The first thing you should do when developing a plan is sit down with the team member (or yourself if you’re doing this for you). A one-on-one meeting, for example, is a great time to jot down some short- and long-term ambitions. A skill development plan can accommodate most goals but, in this case, you probably want to shoot for something job-related. For example, earning a promotion and climbing the organization’s ladder is a common goal.
2Find strengths and weaknesses
Let’s say you or a team member want to move to a senior role in your organization. They most likely need certain skills to get there, and these skills can be perfect benchmarks for this team member’s growth. Use your benchmarks to pinpoint your team member’s strengths and weaknesses, then decide how exactly they’ll reach their ultimate goal.
3Build a development strategy
Now, you can create a step-by-step plan for getting yourself or your team member from point A to point B. For instance, if your team member wants a promotion, the plan could include them shadowing someone already in that role.
4Set the plan into motion
At this point, your skill development plan is ready to go. Following through on it is largely up to you or your team member. And if anything goes wrong, you can step in – after all, lots of plans work better in theory than in execution.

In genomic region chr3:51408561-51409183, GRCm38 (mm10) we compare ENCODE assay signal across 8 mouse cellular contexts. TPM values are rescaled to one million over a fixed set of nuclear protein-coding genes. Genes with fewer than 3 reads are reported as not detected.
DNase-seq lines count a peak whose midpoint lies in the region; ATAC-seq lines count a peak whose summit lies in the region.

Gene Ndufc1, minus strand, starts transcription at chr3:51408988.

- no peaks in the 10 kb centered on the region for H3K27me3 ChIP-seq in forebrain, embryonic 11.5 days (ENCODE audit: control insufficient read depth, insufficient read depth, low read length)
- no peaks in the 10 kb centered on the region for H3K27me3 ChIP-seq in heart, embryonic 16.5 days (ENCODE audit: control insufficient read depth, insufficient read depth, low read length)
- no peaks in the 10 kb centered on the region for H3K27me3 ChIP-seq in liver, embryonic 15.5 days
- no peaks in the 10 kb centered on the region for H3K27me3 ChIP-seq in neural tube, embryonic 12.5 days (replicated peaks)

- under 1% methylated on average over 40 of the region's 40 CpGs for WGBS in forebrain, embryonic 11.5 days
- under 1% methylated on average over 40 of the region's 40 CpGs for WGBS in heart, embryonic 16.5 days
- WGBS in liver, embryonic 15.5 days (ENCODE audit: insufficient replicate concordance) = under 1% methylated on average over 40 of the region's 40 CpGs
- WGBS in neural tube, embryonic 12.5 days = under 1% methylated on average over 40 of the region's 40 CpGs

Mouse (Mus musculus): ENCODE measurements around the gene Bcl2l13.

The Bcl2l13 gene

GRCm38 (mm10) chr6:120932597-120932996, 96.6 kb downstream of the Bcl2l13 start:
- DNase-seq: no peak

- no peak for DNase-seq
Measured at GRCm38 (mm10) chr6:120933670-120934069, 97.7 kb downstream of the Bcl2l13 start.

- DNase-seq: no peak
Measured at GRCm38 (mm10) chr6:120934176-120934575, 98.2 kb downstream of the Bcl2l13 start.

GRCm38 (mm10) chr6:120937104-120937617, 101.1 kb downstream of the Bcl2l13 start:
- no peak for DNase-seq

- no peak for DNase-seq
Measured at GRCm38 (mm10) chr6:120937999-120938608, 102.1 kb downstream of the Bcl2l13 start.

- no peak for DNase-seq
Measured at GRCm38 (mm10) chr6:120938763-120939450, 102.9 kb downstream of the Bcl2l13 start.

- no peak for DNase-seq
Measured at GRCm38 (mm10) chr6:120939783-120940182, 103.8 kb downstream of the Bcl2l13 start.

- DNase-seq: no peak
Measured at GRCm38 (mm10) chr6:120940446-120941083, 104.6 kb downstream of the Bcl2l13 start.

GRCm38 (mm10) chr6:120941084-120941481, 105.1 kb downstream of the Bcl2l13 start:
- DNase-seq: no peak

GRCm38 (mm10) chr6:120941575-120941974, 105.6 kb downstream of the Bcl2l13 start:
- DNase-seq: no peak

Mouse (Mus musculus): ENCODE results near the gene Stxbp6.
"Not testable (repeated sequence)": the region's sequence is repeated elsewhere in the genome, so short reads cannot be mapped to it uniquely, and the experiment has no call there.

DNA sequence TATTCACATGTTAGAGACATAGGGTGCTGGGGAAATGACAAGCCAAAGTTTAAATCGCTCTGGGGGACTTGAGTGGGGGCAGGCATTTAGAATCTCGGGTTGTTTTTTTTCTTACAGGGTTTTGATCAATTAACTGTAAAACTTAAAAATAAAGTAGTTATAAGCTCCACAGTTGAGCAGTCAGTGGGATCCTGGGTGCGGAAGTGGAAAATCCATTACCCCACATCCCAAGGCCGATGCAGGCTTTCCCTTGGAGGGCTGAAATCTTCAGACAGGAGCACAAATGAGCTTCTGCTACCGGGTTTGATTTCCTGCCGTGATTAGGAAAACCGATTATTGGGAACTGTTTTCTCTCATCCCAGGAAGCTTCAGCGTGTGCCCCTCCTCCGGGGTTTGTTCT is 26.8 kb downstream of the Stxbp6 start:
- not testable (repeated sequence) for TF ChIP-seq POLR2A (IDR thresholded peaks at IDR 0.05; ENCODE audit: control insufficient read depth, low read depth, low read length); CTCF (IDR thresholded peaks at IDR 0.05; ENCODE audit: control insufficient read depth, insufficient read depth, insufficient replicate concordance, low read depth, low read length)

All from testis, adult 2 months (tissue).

If you or your team member falls behind on a skill development plan, a training course can help get them back on track. And if the total opposite is happening and the expectations weren’t challenging enough in the first place, you can find higher-level tasks to try.
Benefits of skill development planning
Skill development planning is great for helping you or your team members grow within your organization – and that’s just the start. Here are some other ways that skill development planning can benefit you, your team members, or your organization.
- Helps avoid brain drain
- Gets new employees up to speed quicker
- Shares expectations
- Finds the most important skills
- Reduces stagnation
- Encourages progress tracking
1Helps avoid brain drain
You never know when a team member might choose to leave your organization. And sure, you can hire someone new, but replacing your old team member’s knowledge and experience is a much bigger challenge. A skill development plan can keep that knowledge within your business – it’s a clear path for someone new to get up to speed.